Gamma's link makes the same points the Esquire article does. Obama is more of a blank slate than McCain, but McCain version 2008 is far more troubling. GB, you kind of defended Palin and then pointed out VP is irrelevant, but you have yet to address my main question. What does that choice say about McCain? I view it as rash and confirming that he has either veered from his core principles or is willing to sacrifice such to win. Further, rashly made, it turned out to be a poor decision when she became a punchline. I was open minded about Palin, but after a few weeks, I was extremely disappointed. I'm not the only one. Esquire's endorsement is fairer; Obama has not grabbed a specific message and shouted it from the rooftops, but he need not. However, he is not the completely blank slate your article pretends. For example, he has set forth a comprehensive tax plan that most experts have noted is pretty similar to McCains. If people think he is a liar who will pull that plan and go commie red, then make that point, but engaging in the same "ambiguous" attacks seems like pots calling kettles black.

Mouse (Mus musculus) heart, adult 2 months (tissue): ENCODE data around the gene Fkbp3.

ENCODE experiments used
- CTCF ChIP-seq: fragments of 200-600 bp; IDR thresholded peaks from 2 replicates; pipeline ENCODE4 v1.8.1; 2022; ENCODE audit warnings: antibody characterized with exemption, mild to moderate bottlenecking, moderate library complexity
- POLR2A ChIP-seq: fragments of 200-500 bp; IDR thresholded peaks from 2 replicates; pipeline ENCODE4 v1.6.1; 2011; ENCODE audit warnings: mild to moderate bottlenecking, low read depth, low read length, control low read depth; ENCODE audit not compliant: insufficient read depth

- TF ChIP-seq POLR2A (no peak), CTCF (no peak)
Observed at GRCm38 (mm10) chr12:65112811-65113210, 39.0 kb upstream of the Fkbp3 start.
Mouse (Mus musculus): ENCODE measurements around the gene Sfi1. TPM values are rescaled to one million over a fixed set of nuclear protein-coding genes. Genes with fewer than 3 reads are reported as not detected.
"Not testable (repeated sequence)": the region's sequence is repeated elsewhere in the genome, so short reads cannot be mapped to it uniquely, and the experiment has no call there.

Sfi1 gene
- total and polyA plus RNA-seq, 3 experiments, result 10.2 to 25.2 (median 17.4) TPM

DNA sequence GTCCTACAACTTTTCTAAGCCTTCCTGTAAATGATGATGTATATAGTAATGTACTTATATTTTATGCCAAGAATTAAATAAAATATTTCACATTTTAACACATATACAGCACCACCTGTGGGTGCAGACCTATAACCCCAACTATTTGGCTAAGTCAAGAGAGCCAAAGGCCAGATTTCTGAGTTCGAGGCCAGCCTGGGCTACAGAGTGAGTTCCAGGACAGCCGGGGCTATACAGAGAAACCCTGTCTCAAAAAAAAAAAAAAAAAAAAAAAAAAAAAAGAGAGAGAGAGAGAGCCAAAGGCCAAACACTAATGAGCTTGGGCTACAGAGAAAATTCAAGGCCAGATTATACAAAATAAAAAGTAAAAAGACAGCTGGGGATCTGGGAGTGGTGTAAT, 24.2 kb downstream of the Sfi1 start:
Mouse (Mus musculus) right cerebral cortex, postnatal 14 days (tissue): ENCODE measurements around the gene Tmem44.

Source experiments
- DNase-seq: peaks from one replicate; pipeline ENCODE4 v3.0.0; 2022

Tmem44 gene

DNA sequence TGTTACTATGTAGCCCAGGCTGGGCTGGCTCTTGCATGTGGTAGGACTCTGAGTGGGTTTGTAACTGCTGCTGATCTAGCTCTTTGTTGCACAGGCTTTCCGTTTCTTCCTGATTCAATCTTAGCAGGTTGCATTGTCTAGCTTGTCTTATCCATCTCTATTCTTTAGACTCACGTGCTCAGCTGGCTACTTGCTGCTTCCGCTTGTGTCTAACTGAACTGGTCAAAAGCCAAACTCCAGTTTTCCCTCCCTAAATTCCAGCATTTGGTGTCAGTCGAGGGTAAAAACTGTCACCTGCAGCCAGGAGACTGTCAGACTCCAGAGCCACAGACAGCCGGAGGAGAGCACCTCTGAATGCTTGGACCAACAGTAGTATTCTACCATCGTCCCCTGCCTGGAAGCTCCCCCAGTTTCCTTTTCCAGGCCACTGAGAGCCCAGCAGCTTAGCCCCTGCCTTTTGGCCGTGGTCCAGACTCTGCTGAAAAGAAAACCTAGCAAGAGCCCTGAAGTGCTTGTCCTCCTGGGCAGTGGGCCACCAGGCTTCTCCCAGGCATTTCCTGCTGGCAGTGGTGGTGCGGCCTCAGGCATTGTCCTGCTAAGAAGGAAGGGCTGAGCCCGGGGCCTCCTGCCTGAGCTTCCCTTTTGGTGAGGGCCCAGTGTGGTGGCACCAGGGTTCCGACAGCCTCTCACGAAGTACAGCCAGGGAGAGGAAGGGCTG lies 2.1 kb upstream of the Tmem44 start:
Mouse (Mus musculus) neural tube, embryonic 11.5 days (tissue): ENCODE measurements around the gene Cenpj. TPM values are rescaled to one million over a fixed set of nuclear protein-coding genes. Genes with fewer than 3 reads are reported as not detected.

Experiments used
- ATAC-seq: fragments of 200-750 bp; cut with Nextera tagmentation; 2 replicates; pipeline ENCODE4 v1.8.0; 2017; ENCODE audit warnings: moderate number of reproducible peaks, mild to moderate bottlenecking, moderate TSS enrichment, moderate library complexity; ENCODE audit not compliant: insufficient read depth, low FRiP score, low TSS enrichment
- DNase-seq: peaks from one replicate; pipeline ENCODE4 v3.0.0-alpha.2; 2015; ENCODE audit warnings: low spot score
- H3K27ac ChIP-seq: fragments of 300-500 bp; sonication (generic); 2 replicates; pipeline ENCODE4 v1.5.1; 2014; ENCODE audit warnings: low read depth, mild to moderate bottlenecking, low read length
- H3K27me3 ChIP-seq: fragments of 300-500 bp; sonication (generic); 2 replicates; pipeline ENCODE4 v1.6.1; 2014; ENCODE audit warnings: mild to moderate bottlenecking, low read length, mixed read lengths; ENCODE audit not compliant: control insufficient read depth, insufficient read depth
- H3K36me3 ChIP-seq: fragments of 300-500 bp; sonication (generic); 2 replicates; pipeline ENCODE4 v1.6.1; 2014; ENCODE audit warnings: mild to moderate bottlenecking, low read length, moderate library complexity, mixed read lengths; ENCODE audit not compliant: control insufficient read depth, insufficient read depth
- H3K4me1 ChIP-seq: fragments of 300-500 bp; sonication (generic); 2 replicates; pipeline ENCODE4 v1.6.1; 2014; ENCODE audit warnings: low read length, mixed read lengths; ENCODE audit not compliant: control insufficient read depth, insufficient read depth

As for your article, I find the following absurd: "America was the party of liberty, whereas Europe was the party of equality. Just in the nick of time for the Obama candidacy, the American faith in liberty began to crack." The white working class's faith, (and Obama's economic principles), are not "anti-liberty." Further, no one's faith in liberty was cracked. Much of the gov't side of the mess was poor judgment. However, what Wall Street did was flat out morally criminal, and it would have been legally criminal if our Congress and Executive Branch had integrity and/or balls. Punishing criminal behavior is not anti-liberty, and frankly, I think Obama has shown more integrity and less likelihood of allowing such "Masters of the Universe" to profit improperly moving forward. McCain himself would be against it, but McCain v. 2.0 may not have the power to avoid such compromises.
The article also assumes Obama is anti-hard work or will instill policies that promote such. (Will a 2% difference in a graduated income tax at the highest level convince CEO's to resign and accept posts at $249,000? Let's keep it in perspective.) There is nothing in O-man's bio to suggest this. I love how he is characterized as "A creature of universities and churches and nonprofit institutions." What the hell does that mean? If he had gone to Wall Street after excelling at Harvard, he would be okay, but instead he volunteered. Also, it would have been better if his parents had paid for Harvard instead of getting in there on his own merits. Bush is this author's paragon (except he failed at business except when Dad's friends kept bailing him out.) I read Obama as promoting a meritocracy, and like they say about corn bread, ain't nothing wrong about that.